Prior to this I've only used the Mustang on RB3. What you get in the bundle for the price is well worth it.
This thread convinced me to get Rocksmith yesterday. I can say that I am not disappointed.
I think RS can help improve your technique so you end up playing the RB pro charts better. I'm an experienced guitarist so I know what I'm talking about. I have the pro Mustang and the Fender Squier so I am not leaving RB Pro. I still love it. But I love more that I can use my Jackson King V with RS and not ofrced to play on that crappy Squier neck.
Imagine if they put some Periphery in Rocksmith. So many djents.
djent djent dj-dj-djent
thegamingvault.com / rpgsite.net / uffsite.net
What Rock Band does can NOT be done one just any old guitar. That's not a poor design decision; that is RockSmith having freedom Rock Band 3 did not.
"It's much easier to enjoy this game when you don't blindly write off all music from the past 32 years." - SirDavidTLynch
they went down the wrong path because they saddled the game with a technology that is pretty much already obsolete only a year after release. the fact that the only "real guitar" that can be used in RB3 has already been discontinued only a few months after it was finally released is testament to that fact. all the people in this thread saying "i wish RB would have done pro guitar this way so i could play the game with my own guitar, or with a less expensive, better quality guitar of my own choosing" is testament to that fact. the RB3 guitars ability to show your finger position onscreen is a very minor advantage versus the bigger disadvantages of not being able to learn or detect bends, harmonics, palm muting, whether an open string is being muted by sloppy left-hand technique instead of ringing out like it's supposed to, etc. and having to use a relatively expensive (for a beginner guitar), poor quality, and now discontinued custom guitar model in order to play the game was pretty much guaranteed to keep RB3 pro guitar from every being as successful or popular as it could have been.
....well remember one important factor. Rocksmith is NOT Rockband 3 or visa versa. They have two different focuses. Two different technologies. HMX stated at one point due to lag they couldn't do the use your own guitar thing. So they went with whatever option worked for them.
If for some reason HMX decided to drop pro guitar for RB3 it has nothing to do with RS, it'd be soley based on how much interested the users have and if its worth contining to spend that much extra time on it. RB is and will probably remain primarily more of a game considering the bulk of the audiences uses it for recreation fun instead of learning time (yes the number one player/money maker of RB remains plastic axers).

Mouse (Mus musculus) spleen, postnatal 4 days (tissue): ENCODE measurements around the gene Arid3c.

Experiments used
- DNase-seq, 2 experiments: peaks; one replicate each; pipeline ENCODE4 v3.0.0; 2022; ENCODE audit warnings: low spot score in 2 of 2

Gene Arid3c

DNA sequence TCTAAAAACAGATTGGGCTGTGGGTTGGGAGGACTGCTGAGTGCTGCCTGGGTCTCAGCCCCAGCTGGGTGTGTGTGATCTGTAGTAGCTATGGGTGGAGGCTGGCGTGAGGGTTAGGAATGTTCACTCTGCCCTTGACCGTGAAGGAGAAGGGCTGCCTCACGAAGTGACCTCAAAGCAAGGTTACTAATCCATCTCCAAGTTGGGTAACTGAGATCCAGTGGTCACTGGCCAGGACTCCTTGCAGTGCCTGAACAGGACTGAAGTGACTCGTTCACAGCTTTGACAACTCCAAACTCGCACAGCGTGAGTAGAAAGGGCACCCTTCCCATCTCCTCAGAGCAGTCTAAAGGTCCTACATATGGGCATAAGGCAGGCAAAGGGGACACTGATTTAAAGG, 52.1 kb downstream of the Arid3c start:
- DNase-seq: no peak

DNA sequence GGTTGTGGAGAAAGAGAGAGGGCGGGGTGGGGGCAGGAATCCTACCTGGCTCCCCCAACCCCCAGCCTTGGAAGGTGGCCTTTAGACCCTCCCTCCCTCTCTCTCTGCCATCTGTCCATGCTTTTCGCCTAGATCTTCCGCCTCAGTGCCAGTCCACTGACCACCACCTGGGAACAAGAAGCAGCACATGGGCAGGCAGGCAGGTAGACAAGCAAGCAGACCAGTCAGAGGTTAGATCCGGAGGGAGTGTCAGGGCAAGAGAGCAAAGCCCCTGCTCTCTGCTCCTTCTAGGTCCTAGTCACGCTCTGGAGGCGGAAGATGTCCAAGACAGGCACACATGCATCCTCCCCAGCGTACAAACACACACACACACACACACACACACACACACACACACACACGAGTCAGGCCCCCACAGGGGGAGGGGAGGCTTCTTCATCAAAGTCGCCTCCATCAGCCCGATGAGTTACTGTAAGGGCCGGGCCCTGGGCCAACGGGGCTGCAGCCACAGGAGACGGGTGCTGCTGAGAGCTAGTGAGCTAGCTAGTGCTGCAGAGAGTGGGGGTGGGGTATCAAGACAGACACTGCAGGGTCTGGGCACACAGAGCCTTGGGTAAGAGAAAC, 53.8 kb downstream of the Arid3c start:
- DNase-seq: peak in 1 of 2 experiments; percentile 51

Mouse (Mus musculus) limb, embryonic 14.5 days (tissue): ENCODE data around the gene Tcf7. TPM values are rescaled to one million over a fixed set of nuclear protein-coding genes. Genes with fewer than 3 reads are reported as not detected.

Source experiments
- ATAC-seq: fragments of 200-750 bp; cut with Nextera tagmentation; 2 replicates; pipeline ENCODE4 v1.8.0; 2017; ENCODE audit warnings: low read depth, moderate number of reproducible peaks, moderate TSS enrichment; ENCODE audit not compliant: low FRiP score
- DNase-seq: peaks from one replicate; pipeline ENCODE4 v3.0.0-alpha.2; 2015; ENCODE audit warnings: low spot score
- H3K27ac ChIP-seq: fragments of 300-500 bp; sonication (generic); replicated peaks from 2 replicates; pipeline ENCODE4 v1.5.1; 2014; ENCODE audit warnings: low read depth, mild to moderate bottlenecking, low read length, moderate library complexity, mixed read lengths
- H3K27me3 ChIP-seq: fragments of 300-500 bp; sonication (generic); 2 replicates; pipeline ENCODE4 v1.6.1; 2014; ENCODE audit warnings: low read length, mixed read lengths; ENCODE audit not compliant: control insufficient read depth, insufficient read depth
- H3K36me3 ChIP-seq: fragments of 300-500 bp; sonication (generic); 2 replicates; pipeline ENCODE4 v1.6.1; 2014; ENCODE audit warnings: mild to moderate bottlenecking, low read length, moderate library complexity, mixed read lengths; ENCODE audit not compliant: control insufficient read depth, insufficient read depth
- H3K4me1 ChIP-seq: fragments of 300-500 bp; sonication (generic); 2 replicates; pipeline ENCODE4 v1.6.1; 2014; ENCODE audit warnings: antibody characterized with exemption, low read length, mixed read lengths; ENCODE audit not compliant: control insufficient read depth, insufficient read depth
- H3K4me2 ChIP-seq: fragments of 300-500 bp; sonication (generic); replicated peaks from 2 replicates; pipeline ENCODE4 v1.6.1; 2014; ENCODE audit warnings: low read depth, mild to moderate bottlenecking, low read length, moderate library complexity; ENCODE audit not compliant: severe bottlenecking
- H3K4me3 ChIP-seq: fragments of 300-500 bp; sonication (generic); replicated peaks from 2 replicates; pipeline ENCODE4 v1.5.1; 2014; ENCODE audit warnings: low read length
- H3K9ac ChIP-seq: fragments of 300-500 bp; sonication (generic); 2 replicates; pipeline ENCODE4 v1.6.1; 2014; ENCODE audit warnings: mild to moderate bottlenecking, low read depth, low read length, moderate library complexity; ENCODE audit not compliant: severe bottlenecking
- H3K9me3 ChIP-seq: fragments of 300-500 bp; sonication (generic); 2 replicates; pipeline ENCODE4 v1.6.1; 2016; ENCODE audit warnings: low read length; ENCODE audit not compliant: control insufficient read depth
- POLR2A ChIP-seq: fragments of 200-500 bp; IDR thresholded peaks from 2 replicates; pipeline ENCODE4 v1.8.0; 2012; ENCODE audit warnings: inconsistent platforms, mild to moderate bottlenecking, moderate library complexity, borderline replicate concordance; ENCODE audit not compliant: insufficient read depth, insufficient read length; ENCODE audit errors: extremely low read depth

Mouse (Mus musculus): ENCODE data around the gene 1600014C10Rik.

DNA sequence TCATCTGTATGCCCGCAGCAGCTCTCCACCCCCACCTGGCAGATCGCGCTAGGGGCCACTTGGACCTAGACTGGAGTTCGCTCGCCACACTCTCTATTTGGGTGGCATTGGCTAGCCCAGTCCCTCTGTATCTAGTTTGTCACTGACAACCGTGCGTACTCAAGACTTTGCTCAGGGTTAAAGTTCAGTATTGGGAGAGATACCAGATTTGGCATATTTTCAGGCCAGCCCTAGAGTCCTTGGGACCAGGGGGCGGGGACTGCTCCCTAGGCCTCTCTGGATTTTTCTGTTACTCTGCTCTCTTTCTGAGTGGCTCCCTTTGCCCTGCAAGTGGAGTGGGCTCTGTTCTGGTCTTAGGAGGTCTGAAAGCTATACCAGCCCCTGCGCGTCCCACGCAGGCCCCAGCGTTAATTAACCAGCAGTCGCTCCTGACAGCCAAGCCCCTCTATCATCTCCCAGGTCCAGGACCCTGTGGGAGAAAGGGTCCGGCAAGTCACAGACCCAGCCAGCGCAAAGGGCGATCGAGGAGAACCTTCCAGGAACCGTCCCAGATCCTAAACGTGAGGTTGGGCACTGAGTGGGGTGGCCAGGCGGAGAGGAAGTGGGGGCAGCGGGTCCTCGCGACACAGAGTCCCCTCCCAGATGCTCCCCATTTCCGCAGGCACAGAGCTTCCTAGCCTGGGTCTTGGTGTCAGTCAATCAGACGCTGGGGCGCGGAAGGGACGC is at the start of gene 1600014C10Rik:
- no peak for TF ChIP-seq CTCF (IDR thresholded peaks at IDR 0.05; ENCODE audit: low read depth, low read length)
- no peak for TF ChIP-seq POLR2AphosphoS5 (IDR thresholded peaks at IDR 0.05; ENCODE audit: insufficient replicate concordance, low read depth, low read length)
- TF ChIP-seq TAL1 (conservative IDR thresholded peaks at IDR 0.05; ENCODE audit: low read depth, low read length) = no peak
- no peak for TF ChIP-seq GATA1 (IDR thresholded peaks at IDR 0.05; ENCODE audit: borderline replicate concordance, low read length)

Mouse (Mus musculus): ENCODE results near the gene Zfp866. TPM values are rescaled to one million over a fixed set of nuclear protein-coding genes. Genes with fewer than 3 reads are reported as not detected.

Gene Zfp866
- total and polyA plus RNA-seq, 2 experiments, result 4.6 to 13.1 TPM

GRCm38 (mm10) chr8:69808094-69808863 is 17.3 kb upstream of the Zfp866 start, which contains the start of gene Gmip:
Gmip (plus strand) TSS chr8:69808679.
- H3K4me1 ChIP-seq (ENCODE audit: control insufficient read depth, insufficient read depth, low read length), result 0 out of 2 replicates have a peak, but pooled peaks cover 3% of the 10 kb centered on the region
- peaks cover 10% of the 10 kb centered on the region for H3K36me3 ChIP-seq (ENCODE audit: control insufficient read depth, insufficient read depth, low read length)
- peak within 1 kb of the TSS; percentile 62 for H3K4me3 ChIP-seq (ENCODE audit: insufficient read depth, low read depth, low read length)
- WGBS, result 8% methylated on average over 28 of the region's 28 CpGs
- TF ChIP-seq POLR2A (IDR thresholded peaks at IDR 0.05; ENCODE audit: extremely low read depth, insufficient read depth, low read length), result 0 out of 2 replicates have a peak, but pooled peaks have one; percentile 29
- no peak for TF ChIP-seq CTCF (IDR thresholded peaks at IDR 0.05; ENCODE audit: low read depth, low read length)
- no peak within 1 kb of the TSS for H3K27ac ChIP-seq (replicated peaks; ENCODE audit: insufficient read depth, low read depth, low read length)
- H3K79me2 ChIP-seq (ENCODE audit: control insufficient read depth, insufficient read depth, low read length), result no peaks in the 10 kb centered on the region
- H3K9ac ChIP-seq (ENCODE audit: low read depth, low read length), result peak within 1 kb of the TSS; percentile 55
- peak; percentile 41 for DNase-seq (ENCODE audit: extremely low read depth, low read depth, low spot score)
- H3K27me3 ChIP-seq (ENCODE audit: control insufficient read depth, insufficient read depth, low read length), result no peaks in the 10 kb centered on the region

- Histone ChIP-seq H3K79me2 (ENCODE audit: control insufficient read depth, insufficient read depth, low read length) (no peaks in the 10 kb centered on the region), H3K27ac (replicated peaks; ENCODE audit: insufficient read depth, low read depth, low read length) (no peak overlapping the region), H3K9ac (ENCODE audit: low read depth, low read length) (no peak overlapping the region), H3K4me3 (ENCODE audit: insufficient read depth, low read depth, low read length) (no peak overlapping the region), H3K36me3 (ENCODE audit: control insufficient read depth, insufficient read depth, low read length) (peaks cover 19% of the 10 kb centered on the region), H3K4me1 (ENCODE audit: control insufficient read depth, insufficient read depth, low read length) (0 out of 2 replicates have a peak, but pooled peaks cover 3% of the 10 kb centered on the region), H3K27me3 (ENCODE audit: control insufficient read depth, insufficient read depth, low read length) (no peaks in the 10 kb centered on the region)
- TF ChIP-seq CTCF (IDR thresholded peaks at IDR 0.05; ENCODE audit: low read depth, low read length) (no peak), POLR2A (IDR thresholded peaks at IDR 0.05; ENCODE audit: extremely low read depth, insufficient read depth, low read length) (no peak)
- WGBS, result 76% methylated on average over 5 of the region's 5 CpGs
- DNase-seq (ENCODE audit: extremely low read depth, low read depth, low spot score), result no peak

RS poses little threat to the bulk of the RB crowd and why they play. And as with the old argument over GH vs RB, pick your poison. Like one? Like both? Have at it, and have fun. RS is ultimately aimed at a crowd looking for less of a game, and more of a practice area. Have to wait and see what kind of interst it attracts after its been out for a while. If successful, it wouldn't surprise me if HMX copies them in their route, but who knows (then we get in to the familiar GH vs RB who stole what from who, and why said one is now better than the one who had the technology first... the forums have been there/done that). The unknown next RB game is currently unknown. And whatever 'creative redirection' it takes is yet to be revealed. Are their 'real' instruments in the future, who knows.
Last edited by folkeye; 10-21-2011 at 02:45 PM.
Yes, I still do want to see another RB game in hopes to revive the love.
What Rock Band does, score you for playing notes and chords a specific way instead of just any way you like, cannot be done except with a method similar to what Harmonix chose with the Squier. Could Rock Band 4 ease up and do something like Rocksmith? Sure, but they can then no longer force you to play the song authentically, ie. the way that the song's artists do. They could display the suggested tablature though, and just score you on the pitches you actually produce from the guitar.